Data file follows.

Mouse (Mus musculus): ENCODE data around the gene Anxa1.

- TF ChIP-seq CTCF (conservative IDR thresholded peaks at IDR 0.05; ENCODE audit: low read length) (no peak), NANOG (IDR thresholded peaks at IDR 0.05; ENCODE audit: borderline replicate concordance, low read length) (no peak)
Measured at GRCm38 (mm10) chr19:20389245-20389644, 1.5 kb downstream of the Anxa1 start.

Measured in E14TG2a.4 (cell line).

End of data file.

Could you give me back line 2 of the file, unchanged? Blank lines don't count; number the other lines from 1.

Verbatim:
- TF ChIP-seq CTCF (conservative IDR thresholded peaks at IDR 0.05; ENCODE audit: low read length) (no peak), NANOG (IDR thresholded peaks at IDR 0.05; ENCODE audit: borderline replicate concordance, low read length) (no peak)